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More dirty tricks questions raised in .africa saga

Kevin Murphy, September 2, 2015, 08:53:45 (UTC), Domain Policy

DotConnectAfrica leaned on a former employee and used suspected astroturf in an unsuccessful attempt to have the Kenyan government support its .africa bid, newly published documents reveal.
Evidence to the .africa Independent Review Process case published for the first time by ICANN Monday night shows how DCA CEO Sophia Bekele attempted to secure Kenyan backing via a former chair of its own advisory board, who had gone on to be an adviser for Kenya on the ICANN Governmental Advisory Committee.
Emails suggest that this adviser tried to support DCA, against the wishes of his superiors in the Kenyan government, while they were distracted by a contested presidential election result.
They also show that Bekele on at least two occasions sent “news” stories published on web sites she has links to to another senior Kenyan official.
The full story is not yet on the public record — ICANN is still refusing to un-redact anything that the GAC has deemed confidential, including discussions on the GAC mailing list — but some interesting questions have nevertheless emerged.
Kenya divided
Three sets of emails were published.
One was between Bekele and a newly appointed Kenyan GAC adviser, Sammy Buruchara, dating to the ICANN meeting in Beijing, April 2013.
That was the meeting at which the GAC decided, by consensus, to issue advice to the effect that DCA’s .africa application should be trashed.
If Kenya, or any other single government, had disagreed with that proposed GAC advice, it would not be “consensus” advice and would therefore be substantially weakened when the ICANN board came to consider it.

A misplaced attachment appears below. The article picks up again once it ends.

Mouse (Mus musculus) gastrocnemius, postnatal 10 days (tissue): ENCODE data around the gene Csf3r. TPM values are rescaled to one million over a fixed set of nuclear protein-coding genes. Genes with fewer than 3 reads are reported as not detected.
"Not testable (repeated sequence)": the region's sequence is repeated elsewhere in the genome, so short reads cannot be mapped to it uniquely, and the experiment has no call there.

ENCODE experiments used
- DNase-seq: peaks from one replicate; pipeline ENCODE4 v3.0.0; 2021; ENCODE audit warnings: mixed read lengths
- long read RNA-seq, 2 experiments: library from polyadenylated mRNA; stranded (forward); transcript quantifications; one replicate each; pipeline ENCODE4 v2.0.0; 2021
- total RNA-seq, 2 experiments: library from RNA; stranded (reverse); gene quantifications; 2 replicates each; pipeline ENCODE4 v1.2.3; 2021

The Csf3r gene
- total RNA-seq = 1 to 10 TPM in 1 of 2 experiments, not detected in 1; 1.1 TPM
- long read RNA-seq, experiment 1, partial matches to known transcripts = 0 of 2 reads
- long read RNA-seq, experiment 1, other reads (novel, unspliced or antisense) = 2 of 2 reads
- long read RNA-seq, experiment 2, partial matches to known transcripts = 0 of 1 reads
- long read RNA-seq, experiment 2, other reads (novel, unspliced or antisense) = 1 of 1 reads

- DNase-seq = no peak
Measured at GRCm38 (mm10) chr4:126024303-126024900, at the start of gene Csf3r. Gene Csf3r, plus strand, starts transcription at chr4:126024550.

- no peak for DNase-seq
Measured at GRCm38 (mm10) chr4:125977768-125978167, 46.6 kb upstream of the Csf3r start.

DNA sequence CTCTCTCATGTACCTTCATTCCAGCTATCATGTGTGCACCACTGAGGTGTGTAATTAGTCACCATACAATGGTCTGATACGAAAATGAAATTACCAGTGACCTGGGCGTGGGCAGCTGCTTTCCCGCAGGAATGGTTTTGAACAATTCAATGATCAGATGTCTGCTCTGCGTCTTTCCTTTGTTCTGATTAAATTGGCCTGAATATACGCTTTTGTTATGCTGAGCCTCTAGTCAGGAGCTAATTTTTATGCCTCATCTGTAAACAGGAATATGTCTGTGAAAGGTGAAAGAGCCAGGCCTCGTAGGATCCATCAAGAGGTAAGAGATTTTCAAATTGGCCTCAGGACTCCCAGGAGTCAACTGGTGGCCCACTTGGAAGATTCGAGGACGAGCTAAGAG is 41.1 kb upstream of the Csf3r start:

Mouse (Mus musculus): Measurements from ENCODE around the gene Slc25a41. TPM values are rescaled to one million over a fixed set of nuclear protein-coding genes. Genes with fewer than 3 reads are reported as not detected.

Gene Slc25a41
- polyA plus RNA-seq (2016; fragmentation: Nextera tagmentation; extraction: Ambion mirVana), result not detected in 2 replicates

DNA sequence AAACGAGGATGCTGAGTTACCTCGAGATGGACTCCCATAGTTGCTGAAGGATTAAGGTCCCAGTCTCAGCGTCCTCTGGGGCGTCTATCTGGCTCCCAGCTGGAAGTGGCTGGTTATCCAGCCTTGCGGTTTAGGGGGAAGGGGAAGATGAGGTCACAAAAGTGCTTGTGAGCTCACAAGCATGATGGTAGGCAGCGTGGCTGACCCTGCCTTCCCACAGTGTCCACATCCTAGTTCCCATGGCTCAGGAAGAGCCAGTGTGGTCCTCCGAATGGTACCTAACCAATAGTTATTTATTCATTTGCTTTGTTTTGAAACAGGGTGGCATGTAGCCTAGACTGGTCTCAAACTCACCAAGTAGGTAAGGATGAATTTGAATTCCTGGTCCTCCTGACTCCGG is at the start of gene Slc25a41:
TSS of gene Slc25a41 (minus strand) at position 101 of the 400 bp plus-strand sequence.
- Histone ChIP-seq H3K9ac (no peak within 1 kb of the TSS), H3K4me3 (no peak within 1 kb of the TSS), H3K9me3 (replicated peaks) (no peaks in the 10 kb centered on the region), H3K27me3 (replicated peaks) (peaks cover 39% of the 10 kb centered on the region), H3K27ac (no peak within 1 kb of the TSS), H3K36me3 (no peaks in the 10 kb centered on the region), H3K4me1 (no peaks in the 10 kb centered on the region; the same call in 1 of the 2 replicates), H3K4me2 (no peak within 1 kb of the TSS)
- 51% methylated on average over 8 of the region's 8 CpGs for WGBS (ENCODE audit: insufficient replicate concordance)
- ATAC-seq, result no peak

Until his GAC appointment, Buruchara had been chair of DCA’s Strategic Leadership Advisory Board. DCA press released his move in March 2013.
It’s significant that Buruchara was not Kenya’s GAC voting “representative” — that was Michael Katundu — rather merely an “adviser”.
When Bekele (pictured here with Buruchara, March 7, 2013) was cross-examined during the IRP hearings in May this year, she was asked:
Bekele Buruchara

Q. Are you and he friends?
A. No.

Emails show that Buruchara had forwarded the proposed text of the GAC advice to Bekele, who then suggested three paragraphs of text saying the advice was “inappropriate” because the African Union Commission, as backer of the rival ZACR .africa bid, was a GAC member.
That email was dated April 10 — the Wednesday of the Beijing meeting — as the GAC was preparing its communique for submission to the ICANN board the following day.
It’s not clear from the emails published so far what, if anything, Buruchara did in response.
However, the next day, April 11, it seems his Kenyan government superiors were on his case. Buruchara told Bekele:

The matter has been escalated to our Government in Kenya with false information that I am contradicting the AUC.
I have responded accordingly.
Due to the sensitivity of this matter, I wish to leave it at the level of my previous post to the GAC until the matter settles.
Currently I am expecting a call from the President any time.

Expecting a call from the president was a big deal — Uhuru Kenyatta had been inaugurated just two days earlier following a month-long “hanging chads”-style legal challenge to his March 9 presidential election victory.
Buruchara elaborated in a subsequent email:

Someone from AUC called Ndemo and made a lot of noise to the effect that I have contradicted the Heads of State agreement in Abuja, which is obviously lies.
So Ndemo is beside himself with madness owing to the current transition process.
Anyhow I will try and manage the situation as I have not anywhere contradicted AUC’s position.

The “transition” he refers to is Kenyatta’s transition into government, not the ICANN/IANA transition.